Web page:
For generations, young adults entering the "real world" have been confronted with the sudden reality of having to pay bills, find a job and potentially make one of the biggest purchases of their lives, be it a car or a home. But now, with the amount of student loan debt reaching record levels, the financial pressures on our nation's youth are greater than ever.
To handle these pressures, millennials need to be financially savvy. Year after year in the United States, we have celebrated Financial Literacy Month in April. Yet it seems that we still lack a sufficient understanding of young people's experiences with and attitudes towards financial literacy.
It is time for that to change. According to TD Bank's recent Financial Education Survey, 76 percent of millennials are seeking some type of financial advice, whether that be on basic information, such as savings accounts and checking accounts, to more complicated items, like mortgages or starting a small business.
To gain a deeper understanding of the sources that these young adults turn to for financial information and advice, as well as their banking behaviors and preferences, TD Bank polled more than 2,000 millennials ages 18-34. The results shed light on the types of financial issues, programs and resources that should be advanced in order to substantially increase financial literacy levels among young people.
Family as Financial Educators
According to the survey, family members are a significant influence in millennials' financial decisions, with 49 percent saying their parents shape their banking and financial views, and 40 percent of them also turning to their familes for advice on basic money matters.
It is wonderful that millennials can turn to those closest to them when they need help, but the support should not stop there. Parents and guardians should feel empowered to start financial conversations early and be transparent about how money works. Unfortunately, many parents may not have the financial savvy to help their young adult children with their personal finance questions. Banks and other financial institutions should provide the guidance families need to feel confident and knowledgeable in this space.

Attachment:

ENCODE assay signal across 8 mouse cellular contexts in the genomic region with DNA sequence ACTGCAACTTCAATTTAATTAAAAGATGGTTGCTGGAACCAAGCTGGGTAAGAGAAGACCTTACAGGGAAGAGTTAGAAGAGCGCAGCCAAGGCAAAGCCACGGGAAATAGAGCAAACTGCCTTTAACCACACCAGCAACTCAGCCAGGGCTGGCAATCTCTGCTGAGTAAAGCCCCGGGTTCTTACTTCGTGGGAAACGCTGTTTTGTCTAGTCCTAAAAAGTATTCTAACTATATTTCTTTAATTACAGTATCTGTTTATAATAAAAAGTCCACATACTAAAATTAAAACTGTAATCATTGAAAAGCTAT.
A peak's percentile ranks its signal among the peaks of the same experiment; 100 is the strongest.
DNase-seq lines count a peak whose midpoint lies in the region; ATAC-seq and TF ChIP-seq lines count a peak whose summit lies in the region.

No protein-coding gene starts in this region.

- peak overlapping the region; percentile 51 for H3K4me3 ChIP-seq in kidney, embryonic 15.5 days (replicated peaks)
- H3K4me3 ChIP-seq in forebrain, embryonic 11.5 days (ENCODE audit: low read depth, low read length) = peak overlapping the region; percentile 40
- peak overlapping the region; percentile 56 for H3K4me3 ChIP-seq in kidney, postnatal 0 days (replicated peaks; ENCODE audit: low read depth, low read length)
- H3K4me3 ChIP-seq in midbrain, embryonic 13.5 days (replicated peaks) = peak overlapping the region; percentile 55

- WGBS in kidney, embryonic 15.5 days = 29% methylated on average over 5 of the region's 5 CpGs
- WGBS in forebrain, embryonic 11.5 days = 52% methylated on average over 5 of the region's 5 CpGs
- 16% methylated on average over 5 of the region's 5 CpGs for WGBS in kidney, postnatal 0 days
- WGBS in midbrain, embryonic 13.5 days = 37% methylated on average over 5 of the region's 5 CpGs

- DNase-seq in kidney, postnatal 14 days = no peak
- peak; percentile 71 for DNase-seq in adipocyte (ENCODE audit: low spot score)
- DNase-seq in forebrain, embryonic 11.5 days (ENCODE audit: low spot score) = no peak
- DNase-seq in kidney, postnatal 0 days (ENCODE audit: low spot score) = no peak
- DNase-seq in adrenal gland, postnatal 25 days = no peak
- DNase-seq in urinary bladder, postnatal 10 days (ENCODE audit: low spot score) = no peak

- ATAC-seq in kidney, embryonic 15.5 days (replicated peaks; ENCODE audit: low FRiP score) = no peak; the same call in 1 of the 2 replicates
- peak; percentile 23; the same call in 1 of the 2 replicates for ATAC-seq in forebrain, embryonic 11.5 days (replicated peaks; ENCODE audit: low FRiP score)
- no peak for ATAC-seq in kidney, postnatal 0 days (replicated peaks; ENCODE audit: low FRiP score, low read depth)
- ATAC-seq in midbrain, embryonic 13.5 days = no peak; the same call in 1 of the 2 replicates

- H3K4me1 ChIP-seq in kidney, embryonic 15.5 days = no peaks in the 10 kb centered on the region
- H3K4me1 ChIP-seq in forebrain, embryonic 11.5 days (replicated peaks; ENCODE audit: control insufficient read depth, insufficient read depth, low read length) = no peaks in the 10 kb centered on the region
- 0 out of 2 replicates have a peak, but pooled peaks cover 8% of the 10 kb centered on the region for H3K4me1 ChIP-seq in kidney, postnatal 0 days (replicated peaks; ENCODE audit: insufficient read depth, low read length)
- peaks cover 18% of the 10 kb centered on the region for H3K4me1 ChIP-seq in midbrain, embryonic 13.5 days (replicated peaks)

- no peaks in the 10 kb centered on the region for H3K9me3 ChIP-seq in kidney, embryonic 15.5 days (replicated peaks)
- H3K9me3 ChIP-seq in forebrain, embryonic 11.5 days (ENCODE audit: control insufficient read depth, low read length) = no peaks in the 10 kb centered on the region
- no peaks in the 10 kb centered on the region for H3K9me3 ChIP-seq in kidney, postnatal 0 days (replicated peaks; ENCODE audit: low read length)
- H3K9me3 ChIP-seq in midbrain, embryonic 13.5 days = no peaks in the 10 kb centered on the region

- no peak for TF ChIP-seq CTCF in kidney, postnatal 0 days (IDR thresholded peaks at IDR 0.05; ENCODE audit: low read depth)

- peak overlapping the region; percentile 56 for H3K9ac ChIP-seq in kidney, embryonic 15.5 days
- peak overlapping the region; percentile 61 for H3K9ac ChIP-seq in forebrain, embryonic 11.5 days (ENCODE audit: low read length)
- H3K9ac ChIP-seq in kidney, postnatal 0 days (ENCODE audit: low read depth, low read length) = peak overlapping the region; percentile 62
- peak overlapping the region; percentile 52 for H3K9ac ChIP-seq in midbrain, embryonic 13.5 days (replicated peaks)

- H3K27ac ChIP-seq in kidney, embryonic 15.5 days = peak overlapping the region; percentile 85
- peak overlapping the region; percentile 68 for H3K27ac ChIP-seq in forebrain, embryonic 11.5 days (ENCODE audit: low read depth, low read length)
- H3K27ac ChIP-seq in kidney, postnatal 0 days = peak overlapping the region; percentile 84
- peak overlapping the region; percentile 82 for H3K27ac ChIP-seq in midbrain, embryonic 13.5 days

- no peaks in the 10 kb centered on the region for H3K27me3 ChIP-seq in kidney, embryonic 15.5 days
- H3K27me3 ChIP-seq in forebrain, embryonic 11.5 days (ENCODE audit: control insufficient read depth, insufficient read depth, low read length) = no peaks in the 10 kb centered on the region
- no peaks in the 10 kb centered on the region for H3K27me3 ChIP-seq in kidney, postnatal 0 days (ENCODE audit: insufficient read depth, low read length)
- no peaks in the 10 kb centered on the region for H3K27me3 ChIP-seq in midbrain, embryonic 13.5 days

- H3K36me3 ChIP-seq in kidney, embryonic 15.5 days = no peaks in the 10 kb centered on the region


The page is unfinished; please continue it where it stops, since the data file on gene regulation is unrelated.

Stores and Online: Banking of the Future
Banks are not just about transactions anymore. In fact, 54 percent of millennials reported going to their bank for financial information and advice. Bank professionals can help young people better understand when it's time to transition from a student checking account, the pros and cons of owning a home versus renting an apartment, and how to start saving for a long-term goal, like a dream vacation.
Mobile and online banking is also increasing in importance for millennials. Our survey found 90 percent of young adults are doing their banking online or on their mobile device. Most often, when banking on their mobile device, millennials are paying bills, transferring money between checking and saving accounts or just checking their account balances. For millennials, financial education can guide the transition from asking friends and family for advice, to open and transparent conversations with their bankers, to better utilizing mobile bank technologies in this rapidly changing landscape.
Skipping Out on Personal Finance 101
Given that some schools in the U.S. don't have the resources to provide financial literacy classes, many people enter adulthood without understanding the basics of personal finance. Our survey found that only 31 percent of millennials have had formal financial education training and a staggering 69 percent received no financial literacy lessons at all.
We should encourage teens and 20-somethings to invest the time to take personal finance classes, whether that's through seminars at a bank or online courses. Increased school funding to create this kind of curriculum could be instrumental in addressing this gap. But this is a longer-term solution. With many free resources already out there, young people can take greater charge of their own financial destinies by finding the right book, course, mobile app or resource for them. Banks should make it easy for millennials to attend seminars; they should provide simple yet useful tips and tools on their website or work with schools to offer free financial education programs.
Increased financial education is a key to supporting the success of both individuals and our society as a whole. Parents and guardians can be influential in increasing the financial literacy levels of young Americans, just as financial institutions themselves can and should be further leveraged. But ultimately, millennials themselves must take the initiative to self-educate. If we all work together -- and start right now -- we can help create financial savvy and confident young consumers.
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